For students in Secondary 3 and 4, the talks also cover pre-marital sex.

The consequences of relationships, such as unwanted pregnancy and abortion, are also broached.

The SPPA promotes abstinence but not exclusively. Said Ms Tan: 'Our main message is to put out all the facts and ask them to make a careful choice. Sex should be without guilt or painful consequences.' The talks also briefly touch on contraception.

Is homosexuality discussed?

It is mentioned in the context of growing up. Said Ms Tan: 'We tell them it is normal to feel confused at that age and provide a hotline if students want to ask questions.'


What is taught: The non-profit organisation directed by the Catholic Archbishop of Singapore has held talks in schools since 1985.

In the past five years, it has been invited to about 25 schools a year. Talks range from 40-minute sessions at assembly to four-hour workshops for children from 11 to 18 years of age.

More often than not, they are invited to secular schools. The syllabus focuses on sexuality and the person as a whole rather than just sex. The programme was set up by a group of doctors and parents.

Said principal programme executive Michelle Soliano-Lew: 'We develop materials based on the natural moral law. This is secular moral philosophy without any reference to God, religion, scripture or divine revelation.'

Topics include boy-girl relationships, pornography, pregnancy and choices, as well as abortion and its possible consequences. The talks promote a pro-life and pro-family message.

Is homosexuality discussed? The society's stance is that the act is wrong.

'But we do not condemn the person,' said Ms Soliano-Lew.

'We tell them that at their age, having an infatuation with a same sex peer is normal, but it does not mean they are homosexual or are going to be homosexual.'

They mention it is illegal but a religious point of view is not used.

The classes also discuss pre-marital sex, focusing on the positive worth of abstinence, such as not having to worry about pregnancy.


What is taught: Fei Yue Community Services, an independent society, started in 1991 as Fei Yue Family Service Centre. It was founded by the Chinese Christian Mission, a faith-based organisation.

It has been conducting sex education classes since 2007. These are held in 18 schools. But the classes are not just for students. Instead, said Madam Evelyn Khong, manager and family life educator, classes are held for parents or parents with teens.

The curriculum includes discussions about changes and differences in the physical, social, emotional and intellectual attributes of males and females.

The classes for parents and teenagers are four hours long on weekends, with role-play segments.

Love, sex and relationships are explored but religion is not raised.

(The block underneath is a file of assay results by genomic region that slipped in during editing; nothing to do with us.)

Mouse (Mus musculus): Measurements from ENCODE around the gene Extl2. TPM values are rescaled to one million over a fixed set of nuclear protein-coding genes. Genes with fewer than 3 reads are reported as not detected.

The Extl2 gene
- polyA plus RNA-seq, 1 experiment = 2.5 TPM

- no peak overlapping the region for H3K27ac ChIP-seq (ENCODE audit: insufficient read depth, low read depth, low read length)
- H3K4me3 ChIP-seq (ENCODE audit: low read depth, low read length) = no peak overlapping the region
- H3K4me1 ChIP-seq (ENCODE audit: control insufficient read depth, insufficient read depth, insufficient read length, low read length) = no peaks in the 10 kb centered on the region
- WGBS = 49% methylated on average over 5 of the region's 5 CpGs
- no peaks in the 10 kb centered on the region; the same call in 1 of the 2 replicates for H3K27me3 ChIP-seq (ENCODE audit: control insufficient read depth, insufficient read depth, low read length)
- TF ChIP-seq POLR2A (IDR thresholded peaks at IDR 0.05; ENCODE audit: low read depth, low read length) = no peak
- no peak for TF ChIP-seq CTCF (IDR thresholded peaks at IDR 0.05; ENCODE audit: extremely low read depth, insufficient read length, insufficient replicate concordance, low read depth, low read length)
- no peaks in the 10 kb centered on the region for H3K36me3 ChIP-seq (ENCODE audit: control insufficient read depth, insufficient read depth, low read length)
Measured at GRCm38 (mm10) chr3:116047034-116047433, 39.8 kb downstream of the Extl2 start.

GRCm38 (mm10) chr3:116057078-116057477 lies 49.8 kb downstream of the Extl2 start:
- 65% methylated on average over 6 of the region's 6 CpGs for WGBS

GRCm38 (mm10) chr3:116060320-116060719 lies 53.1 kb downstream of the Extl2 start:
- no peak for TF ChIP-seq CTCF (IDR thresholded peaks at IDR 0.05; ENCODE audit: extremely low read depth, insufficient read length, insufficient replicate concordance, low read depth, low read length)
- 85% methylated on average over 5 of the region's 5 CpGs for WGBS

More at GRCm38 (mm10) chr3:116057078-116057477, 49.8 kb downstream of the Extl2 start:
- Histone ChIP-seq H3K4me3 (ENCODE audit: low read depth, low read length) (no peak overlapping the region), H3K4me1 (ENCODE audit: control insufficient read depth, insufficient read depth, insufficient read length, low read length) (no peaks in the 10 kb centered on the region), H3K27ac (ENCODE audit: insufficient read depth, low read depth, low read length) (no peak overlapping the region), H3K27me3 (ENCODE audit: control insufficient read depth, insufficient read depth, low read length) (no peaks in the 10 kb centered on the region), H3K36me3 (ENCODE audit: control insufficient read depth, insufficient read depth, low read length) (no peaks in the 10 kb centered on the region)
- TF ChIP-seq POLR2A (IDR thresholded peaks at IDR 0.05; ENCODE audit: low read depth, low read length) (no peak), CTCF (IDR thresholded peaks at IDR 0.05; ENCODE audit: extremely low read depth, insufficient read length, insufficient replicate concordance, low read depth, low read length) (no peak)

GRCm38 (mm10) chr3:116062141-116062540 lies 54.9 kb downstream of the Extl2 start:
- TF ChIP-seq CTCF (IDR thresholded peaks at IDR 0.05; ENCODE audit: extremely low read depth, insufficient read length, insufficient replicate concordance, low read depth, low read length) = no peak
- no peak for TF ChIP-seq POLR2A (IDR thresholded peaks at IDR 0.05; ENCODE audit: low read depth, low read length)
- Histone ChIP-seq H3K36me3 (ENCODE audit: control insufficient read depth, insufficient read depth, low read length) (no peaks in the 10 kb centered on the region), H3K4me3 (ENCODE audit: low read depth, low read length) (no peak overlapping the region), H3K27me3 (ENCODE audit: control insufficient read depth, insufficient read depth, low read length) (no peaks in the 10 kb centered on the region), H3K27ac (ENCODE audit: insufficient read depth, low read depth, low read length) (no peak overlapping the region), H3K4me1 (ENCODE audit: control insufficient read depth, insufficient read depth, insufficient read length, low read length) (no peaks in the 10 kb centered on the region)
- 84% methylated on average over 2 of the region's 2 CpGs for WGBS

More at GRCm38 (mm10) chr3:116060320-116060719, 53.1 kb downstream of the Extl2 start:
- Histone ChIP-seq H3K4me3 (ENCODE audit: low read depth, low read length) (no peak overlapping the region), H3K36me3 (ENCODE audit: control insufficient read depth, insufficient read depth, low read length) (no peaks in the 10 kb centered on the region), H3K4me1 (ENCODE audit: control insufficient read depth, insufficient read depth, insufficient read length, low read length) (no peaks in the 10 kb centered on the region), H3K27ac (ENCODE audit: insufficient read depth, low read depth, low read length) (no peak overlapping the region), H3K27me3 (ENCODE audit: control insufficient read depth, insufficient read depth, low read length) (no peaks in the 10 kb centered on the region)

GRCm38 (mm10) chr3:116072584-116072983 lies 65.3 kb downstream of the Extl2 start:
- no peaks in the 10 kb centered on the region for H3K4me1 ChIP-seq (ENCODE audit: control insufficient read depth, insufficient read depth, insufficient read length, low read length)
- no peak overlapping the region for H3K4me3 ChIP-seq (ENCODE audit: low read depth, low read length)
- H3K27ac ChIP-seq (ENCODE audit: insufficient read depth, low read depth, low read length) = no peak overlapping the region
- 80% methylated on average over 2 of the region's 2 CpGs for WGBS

Said Madam Khong: 'We advocate 'save sex' in that students should save sex for their dream man or woman.

'Sex is not bad. However, sex outside marriage can have consequences like guilt, fear and disease.'

Abortion and its physical, emotional and social consequences are also discussed.

Is homosexuality discussed?

Madam Khong said it is seldom discussed, apart from focusing on the fact that nature has made individuals what they are meant to be.

'If you are made a boy, you're meant to be a boy and vice-versa. We see homosexuality more as a lifestyle choice, so we do not discuss that.

'Ultimately, they have to decide what lifestyle they choose and the price they have to pay,' she said.

The classes also focus on communication so that parents will be equipped with the tools to beef up their children's self-esteem and ability to say 'no' to unwanted encounters.


What is taught: Local charity Focus on the Family Singapore was launched in 2002 to strengthen Singapore families.

It is based on Focus on the Family from the United States, a pro-life, Christian organisation.

A four-hour interactive workshop called No Apologies caters to youths aged 12 to 18. Introductory assembly talks are also conducted for secondary schools.

Since 2002, 44 schools have taken part. The schools that take part are mainly non-religious schools.

Said a spokesman for Focus on the Family: 'No Apologies seeks to empower and challenge young people to choose abstinence from sex until marriage so as to live life with no regrets.'

It does not call pre-marital sex wrong.

In keeping with the positive message of abstinence, graphic or detailed material regarding pre-martial sex that is considered disturbing or demeaning to participants is not used.

The advantages as well as disadvantages of premarital sex, such as abortion, are discussed.

Religion is not discussed as the programme is tailored for all students.

Is homosexuality discussed?

Homosexuality is not part of the standard curriculum but can be addressed upon request as a separate additional workshop.

This article was first published in The Straits Times.